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Owners Pass Rules Changes

Posted Mar 26, 2014

The NFL owners voted to approve rules changes that will take effect for the 2014 NFL season.

ORLANDO, Fla. -- When the 2014 NFL season kicks off, there will be a few minor changes to the game's rules and procedures. See below for a list of proposals that have passed.

1) Extending the goal posts upwards
The goal posts will be extended to be five feet taller, making it easier to determine whether kicks split the uprights.

2) Centralized replay system
NFL referees can consult with members of the NFL officiating department during replay reviews wirelessly. This is intended to help with both speed and accuracy of official reviews.

"We expect it to speed up the process and be more efficient for us," NFL Vice President of Officiating Dean Blandino said. "We can communicate with the referee immediately as soon as he’s done making his announcement, we can start that conversation as to what we’re going to look at and what he is going to see. There isn’t that delay of getting over to the monitor, putting the headset on and having a 45 second discussion. We think it will be more efficient, accurate and consistent."

"This is strictly tied to replay reviews," he continued. "The referee is the only official that we can communicate with. We can’t communicate with the other six officials."

As for how the league will handle multiple reviews at the same time?

"There will be a small group; myself, Al Riveron, the senior director of officiating, will have monitors, but there will be a small group of people that will actually be speaking to referees so we can adjudicate multiple reviews that happen at the same time," Blandino explained.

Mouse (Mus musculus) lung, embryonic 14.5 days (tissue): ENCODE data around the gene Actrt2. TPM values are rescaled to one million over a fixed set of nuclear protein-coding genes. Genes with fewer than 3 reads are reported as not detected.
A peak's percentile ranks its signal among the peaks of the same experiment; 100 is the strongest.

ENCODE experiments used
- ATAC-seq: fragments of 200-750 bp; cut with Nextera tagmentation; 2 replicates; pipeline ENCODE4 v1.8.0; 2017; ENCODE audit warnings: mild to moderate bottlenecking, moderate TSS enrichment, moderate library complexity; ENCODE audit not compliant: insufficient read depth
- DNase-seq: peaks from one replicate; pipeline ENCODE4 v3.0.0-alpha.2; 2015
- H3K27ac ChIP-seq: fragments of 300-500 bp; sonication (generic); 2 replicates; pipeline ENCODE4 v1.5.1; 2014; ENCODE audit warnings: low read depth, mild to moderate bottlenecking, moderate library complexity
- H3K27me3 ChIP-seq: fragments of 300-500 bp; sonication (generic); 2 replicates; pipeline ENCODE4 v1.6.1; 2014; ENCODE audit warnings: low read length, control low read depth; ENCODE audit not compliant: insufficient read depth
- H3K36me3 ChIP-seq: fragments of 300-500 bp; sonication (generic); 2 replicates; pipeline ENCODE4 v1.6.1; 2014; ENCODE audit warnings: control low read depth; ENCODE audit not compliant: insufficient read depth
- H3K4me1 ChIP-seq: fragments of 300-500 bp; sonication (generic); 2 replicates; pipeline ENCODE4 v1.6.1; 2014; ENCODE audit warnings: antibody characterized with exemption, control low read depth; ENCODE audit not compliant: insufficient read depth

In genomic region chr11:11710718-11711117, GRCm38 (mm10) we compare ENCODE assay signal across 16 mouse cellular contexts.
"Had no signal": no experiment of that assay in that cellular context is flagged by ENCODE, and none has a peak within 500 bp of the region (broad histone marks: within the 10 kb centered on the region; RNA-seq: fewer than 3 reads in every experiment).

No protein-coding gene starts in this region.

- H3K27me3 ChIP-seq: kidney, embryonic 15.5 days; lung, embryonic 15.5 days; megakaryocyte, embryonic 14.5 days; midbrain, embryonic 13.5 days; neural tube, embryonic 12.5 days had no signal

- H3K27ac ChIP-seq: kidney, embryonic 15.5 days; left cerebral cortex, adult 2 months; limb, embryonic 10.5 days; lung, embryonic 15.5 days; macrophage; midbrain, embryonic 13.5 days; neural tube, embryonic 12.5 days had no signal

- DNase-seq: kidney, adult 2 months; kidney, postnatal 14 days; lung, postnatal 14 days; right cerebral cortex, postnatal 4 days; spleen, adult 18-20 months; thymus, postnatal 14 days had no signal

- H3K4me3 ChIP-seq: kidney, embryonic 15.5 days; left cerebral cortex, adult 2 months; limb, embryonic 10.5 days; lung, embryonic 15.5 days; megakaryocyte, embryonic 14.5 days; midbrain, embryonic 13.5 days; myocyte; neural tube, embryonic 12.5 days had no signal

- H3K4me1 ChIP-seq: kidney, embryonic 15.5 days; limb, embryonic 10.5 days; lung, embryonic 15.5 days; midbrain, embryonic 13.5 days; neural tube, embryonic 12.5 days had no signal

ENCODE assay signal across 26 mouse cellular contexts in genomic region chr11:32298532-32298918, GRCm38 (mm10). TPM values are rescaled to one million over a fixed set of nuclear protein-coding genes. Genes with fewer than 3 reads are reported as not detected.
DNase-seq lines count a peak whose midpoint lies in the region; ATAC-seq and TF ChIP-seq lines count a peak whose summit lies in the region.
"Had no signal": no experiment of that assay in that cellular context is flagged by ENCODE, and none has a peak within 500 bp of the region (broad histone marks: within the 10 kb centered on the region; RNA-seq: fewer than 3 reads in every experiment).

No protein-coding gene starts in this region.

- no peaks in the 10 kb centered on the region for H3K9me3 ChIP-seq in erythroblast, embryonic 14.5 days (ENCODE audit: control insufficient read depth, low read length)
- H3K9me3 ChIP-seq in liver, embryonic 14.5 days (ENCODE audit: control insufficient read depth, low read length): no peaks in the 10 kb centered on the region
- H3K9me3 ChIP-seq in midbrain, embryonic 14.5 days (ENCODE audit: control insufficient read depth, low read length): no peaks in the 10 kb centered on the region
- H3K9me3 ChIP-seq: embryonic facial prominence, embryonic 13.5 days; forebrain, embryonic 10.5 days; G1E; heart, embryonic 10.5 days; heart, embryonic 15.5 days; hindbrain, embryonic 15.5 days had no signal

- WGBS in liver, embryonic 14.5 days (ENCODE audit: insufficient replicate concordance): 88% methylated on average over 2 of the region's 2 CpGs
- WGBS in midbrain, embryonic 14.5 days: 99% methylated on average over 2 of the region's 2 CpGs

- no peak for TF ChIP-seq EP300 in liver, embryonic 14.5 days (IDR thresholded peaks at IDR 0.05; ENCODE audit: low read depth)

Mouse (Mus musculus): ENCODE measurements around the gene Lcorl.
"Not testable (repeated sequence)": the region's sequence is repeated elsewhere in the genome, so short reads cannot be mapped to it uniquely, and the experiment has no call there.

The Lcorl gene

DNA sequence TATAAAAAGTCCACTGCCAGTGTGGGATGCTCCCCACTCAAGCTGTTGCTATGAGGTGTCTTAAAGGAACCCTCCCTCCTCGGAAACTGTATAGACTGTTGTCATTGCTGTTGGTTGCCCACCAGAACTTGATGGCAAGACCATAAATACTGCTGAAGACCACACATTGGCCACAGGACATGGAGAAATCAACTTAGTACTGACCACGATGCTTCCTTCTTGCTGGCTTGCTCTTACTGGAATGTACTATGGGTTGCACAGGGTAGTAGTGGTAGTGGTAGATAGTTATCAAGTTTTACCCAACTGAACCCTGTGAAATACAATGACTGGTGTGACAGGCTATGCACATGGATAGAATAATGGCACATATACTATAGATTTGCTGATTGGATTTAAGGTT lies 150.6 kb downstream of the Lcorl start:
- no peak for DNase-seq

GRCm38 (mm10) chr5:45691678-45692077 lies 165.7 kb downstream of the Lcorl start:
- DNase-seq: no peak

3) Recovery of fumbles in the field of play are now reviewable
This change had been nicknamed the "NaVorrow Bowman Rule" after the play in which he had clearly recovered a fumble in the 2013 NFC Championship Game, but the play wasn't reviewable.

4) Clock won't stop on sacks

5) Dunking the ball over the goalposts as a celebration will be a penalty
"I think the reasoning behind it is disruption of the game and the inability to in some stadiums to be able to correct the goalposts themselves because of the way they are put in," Atlanta Falcons Prsident and CEO and NFL Competition Committee Chairman Rich McKay said. "(In some venues) when you get them off angle, they’re not coming back during that game time, which creates a little bit of a problem of where the kicker is going to kick. When we changed the rules about props way back when we had some issues with some things that were going on on the field and it dealt with sportsmanship, we left a number of things in. We said the ‘Lambeau Leap’ was ok and you can do it because it was a traditional thing. I don’t think we ever contemplated that the goalpost would ever be thrown off kilter in games and there be a 20-minute delay of the game as they try to right them. When you add five feet to the top and make them even heavier, I think we were concerned about how it would impact a game from a competitive standpoint. That’s why the rule modification took place."

The competition committee also made spotsmanship a point of emphasis in 2014.